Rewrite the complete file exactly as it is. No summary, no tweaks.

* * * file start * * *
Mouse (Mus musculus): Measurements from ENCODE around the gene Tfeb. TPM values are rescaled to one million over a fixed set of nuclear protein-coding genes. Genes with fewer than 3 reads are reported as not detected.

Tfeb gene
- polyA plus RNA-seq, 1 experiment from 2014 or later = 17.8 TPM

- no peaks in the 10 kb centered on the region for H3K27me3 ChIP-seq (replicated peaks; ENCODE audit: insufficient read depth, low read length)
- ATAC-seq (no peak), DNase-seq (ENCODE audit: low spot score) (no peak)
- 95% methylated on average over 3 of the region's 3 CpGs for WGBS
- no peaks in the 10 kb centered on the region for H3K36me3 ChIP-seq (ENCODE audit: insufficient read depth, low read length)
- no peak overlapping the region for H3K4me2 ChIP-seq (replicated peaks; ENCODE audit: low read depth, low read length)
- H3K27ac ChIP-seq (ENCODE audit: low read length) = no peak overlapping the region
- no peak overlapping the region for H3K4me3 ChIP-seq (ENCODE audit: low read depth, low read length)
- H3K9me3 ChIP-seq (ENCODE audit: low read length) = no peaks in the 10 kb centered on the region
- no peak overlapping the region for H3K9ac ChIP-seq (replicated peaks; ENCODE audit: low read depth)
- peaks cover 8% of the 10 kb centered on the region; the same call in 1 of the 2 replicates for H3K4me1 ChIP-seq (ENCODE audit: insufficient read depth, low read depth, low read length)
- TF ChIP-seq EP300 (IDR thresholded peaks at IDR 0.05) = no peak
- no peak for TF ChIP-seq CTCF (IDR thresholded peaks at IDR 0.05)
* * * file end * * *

Mouse (Mus musculus): Measurements from ENCODE around the gene Tfeb. TPM values are rescaled to one million over a fixed set of nuclear protein-coding genes. Genes with fewer than 3 reads are reported as not detected.

Tfeb gene
- polyA plus RNA-seq, 1 experiment from 2014 or later = 17.8 TPM

- no peaks in the 10 kb centered on the region for H3K27me3 ChIP-seq (replicated peaks; ENCODE audit: insufficient read depth, low read length)
- ATAC-seq (no peak), DNase-seq (ENCODE audit: low spot score) (no peak)
- 95% methylated on average over 3 of the region's 3 CpGs for WGBS
- no peaks in the 10 kb centered on the region for H3K36me3 ChIP-seq (ENCODE audit: insufficient read depth, low read length)
- no peak overlapping the region for H3K4me2 ChIP-seq (replicated peaks; ENCODE audit: low read depth, low read length)
- H3K27ac ChIP-seq (ENCODE audit: low read length) = no peak overlapping the region
- no peak overlapping the region for H3K4me3 ChIP-seq (ENCODE audit: low read depth, low read length)
- H3K9me3 ChIP-seq (ENCODE audit: low read length) = no peaks in the 10 kb centered on the region
- no peak overlapping the region for H3K9ac ChIP-seq (replicated peaks; ENCODE audit: low read depth)
- peaks cover 8% of the 10 kb centered on the region; the same call in 1 of the 2 replicates for H3K4me1 ChIP-seq (ENCODE audit: insufficient read depth, low read depth, low read length)
- TF ChIP-seq EP300 (IDR thresholded peaks at IDR 0.05) = no peak
- no peak for TF ChIP-seq CTCF (IDR thresholded peaks at IDR 0.05)